Yours sincerely,

 

 

Research Associate

Royal Brisbane Hospital 

 

 

References

Australian Institute of Health and Welfare. (2018). Diabetes snapshot. Available online. Retrieved October 15, 2018 from https://www.aihw.gov.au/reports/diabetes/diabetes-snapshot/contents/how-many-australians-have-diabetes

 

Herndon, J. M. (2017). An open letter to members of AGU, EGU, and IPCC alleging promotion of fake science at the expense of human and environmental health and comments on AGU draft geoengineering position statement. New Concepts in Global Tectonics Journal, 5(3), 413-6.

 

Hosseini, S. E., & Wahid, M. A. (2016). Hydrogen production from renewable and sustainable energy resources: promising green energy carrier for clean development. Renewable and Sustainable Energy Reviews, 57, 850-866.

 

Mazur, C., Offer, G. J., Contestabile, M., & Brandon, N. B. (2018). Comparing the Effects of Vehicle Automation, Policy-Making and Changed User Preferences on the Uptake of Electric Cars and Emissions from Transport. Sustainability, 10(3), 676.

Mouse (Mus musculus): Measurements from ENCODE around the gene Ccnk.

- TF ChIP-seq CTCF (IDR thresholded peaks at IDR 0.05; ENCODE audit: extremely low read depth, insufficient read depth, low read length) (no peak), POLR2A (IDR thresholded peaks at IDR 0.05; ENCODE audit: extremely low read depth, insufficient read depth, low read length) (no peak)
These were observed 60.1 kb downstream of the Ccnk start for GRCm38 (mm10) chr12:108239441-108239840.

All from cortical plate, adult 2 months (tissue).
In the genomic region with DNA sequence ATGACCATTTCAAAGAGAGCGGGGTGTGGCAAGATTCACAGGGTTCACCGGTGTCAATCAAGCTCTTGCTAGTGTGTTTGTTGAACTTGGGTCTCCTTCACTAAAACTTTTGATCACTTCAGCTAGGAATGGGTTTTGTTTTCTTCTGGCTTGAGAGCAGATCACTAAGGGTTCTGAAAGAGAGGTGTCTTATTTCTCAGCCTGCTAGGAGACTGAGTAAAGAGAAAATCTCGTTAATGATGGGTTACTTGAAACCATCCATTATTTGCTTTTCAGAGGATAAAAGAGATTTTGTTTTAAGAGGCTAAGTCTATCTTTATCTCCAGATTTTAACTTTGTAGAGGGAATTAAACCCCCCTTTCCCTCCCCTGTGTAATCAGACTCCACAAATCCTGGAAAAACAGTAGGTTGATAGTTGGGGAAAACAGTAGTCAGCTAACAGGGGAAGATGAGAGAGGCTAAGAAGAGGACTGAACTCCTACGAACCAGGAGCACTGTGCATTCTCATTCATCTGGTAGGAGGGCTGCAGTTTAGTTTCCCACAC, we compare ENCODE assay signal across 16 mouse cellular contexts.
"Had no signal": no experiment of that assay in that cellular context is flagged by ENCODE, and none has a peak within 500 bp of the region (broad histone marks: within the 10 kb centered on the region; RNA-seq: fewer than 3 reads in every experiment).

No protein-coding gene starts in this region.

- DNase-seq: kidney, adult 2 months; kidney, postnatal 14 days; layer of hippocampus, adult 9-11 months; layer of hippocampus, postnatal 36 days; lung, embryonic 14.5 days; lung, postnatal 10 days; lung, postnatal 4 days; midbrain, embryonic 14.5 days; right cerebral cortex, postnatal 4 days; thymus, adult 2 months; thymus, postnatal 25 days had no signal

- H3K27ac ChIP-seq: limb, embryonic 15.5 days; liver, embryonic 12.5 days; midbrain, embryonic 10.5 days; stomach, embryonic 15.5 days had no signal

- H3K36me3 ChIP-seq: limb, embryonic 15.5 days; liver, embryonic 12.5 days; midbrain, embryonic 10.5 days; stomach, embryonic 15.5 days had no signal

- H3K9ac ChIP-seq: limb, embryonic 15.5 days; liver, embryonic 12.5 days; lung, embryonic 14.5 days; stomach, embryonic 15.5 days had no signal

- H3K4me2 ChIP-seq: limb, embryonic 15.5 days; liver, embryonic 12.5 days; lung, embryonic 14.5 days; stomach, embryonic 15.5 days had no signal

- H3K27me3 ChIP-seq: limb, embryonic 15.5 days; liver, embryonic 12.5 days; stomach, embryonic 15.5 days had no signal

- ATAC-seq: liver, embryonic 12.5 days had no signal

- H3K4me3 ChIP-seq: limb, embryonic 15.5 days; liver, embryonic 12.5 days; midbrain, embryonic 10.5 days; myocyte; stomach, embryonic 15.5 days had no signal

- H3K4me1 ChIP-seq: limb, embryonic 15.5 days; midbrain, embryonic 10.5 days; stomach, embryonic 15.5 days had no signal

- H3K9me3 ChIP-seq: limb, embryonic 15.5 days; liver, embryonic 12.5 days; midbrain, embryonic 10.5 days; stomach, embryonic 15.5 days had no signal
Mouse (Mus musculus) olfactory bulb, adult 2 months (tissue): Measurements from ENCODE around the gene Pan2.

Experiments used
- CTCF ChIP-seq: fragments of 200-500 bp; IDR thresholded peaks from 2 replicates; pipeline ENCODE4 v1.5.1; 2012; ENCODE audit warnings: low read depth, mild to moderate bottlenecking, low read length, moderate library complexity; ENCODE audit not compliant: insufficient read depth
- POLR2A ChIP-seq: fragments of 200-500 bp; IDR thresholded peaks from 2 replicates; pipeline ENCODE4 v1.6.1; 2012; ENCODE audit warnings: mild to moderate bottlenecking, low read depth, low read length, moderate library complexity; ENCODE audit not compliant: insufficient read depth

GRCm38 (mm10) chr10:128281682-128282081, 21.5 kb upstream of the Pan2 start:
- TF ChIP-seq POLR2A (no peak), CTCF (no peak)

Mehta, S., Rodriguez, D., Botelho, R., Fernandez, F., Torres, M. A., Aboushi, H., … & Cade, J. (2018). P2547 Economic forecasting of Latin America Telemedicine Network (LATIN). European Heart Journal, 39(suppl_1), ehy565-P2547.

 

Sibson, L., & Khadjooi, K. (2017). Stroke: the key risk factors. British Journal of Cardiac Nursing, 12(11), 552-559.

 

World Health Organization. (2015). Reducing global health risks through mitigation of short-lived climate pollutants. Scoping report for policy-makers.